Electricians are taught in both a traditional classroom setting and through apprenticeships, according to the U.S. Bureau of Labor Statistics. Apprenticeships are on-the-job training with pay under a skilled electrician. Most states require electricians to be licensed to practice their trade. An electrician's weekly income depends on who he works for and how much experience he has.
As of 2010, electricians reported earning $14 to $22 an hour on average, according to wage data available at PayScale. Overtime wages increased these numbers to $20 to $33 an hour. Adding yearly bonuses, which can be as much as $1,500, and profit-sharing plans, which can add as much as $6,000, creates a total annual income of $31,000 to $52,000. This averages out to between $600 and $1,000 a week before taxes.
Salary by Employer
In 2010, electricians who worked for a franchise reported earning $14 to $19 an hour ($560 to $760 a week, based on a 40-hour work week). Electricians at hospitals earned as much as $26 an hour ($1,040 a week) and those who worked for the school system reported earning as much as $29 an hour ($1,160 a week). Self-employed electricians tend to earn the most money, according to PayScale, with hourly wages as high as $34 an hour ($1,360 a week).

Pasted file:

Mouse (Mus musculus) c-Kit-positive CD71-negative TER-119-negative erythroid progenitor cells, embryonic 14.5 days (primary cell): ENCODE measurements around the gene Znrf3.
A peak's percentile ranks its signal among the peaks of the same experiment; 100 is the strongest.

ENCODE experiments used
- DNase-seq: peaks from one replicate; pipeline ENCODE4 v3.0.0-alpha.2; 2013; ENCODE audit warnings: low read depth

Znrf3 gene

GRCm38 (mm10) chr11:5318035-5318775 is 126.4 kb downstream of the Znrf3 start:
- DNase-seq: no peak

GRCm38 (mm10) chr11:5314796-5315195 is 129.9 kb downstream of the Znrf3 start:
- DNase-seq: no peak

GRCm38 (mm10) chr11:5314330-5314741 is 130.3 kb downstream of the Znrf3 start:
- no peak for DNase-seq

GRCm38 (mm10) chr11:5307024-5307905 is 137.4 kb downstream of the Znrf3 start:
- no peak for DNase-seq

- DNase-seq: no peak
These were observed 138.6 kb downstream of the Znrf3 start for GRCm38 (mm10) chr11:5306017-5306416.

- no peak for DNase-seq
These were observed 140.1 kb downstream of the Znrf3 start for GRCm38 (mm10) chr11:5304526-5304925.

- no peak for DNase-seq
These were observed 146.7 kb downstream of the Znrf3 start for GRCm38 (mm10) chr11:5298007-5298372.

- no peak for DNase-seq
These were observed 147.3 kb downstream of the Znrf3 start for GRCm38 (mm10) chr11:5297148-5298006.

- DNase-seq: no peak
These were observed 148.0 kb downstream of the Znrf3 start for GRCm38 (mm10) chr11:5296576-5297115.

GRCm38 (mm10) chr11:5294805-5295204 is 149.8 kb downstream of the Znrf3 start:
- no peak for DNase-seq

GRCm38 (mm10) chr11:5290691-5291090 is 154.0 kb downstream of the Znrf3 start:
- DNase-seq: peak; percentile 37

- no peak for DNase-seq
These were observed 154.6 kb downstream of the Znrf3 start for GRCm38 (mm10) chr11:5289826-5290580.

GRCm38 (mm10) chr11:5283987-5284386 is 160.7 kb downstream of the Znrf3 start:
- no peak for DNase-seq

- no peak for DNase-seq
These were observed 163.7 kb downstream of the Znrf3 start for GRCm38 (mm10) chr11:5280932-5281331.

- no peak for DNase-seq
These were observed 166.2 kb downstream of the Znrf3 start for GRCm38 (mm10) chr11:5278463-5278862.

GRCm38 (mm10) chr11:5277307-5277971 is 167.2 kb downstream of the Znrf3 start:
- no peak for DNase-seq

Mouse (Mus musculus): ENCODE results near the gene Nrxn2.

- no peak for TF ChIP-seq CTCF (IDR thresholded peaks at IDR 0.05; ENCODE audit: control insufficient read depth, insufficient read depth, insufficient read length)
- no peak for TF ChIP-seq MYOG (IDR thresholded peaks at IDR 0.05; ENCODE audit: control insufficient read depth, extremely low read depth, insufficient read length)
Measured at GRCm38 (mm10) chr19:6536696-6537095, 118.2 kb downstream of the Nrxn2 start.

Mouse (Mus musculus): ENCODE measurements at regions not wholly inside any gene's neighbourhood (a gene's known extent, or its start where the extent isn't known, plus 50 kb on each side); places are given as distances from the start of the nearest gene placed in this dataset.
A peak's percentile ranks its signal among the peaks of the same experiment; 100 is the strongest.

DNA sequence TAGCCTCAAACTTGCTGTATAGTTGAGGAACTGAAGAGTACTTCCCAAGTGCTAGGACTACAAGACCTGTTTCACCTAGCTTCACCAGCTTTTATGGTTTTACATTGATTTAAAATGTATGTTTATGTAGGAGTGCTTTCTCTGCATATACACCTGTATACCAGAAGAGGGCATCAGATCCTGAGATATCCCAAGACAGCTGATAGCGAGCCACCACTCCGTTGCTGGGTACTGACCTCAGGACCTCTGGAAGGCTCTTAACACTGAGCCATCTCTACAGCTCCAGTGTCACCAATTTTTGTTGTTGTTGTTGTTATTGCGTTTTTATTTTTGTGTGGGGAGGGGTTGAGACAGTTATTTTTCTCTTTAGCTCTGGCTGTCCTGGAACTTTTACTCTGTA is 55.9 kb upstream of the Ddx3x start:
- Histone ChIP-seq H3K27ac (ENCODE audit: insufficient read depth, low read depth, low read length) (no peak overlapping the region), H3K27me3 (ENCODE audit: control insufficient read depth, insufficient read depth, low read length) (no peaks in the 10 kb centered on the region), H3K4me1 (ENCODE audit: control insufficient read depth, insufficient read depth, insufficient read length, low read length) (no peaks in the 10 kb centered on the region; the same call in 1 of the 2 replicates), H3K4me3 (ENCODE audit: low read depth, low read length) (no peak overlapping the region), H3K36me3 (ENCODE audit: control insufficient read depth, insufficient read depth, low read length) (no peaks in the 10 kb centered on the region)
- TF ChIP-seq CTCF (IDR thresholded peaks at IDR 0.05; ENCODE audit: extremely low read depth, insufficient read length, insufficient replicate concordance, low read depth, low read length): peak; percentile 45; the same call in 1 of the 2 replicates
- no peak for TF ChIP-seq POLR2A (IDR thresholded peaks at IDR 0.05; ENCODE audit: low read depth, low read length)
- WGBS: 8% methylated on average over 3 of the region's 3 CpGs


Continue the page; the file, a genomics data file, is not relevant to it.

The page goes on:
Salary by Experience
New electricians who have less than a year of experience can expect beginning wages of between $10 to $16 an hour ($400 to $640 a week), according to wage information collected and updated by PayScale in 2010. After five to nine years, pay increases to about $20 an hour ($800 a week), and after as many as 20 years in the business, rises to $31 an hour ($1,240).
Much of an electrician's job prospects are tied to new construction. As new homes and businesses are built, electricians will have work. Through the year 2018, a job increase of 12 percent is predicted by the U.S. Bureau of Labor Statistics, though if the economy suffers a setback, this figure may drop. Electricians will be needed to install lights and wire solar panels, and more will be needed to fill in the gaps left by retiring electricians.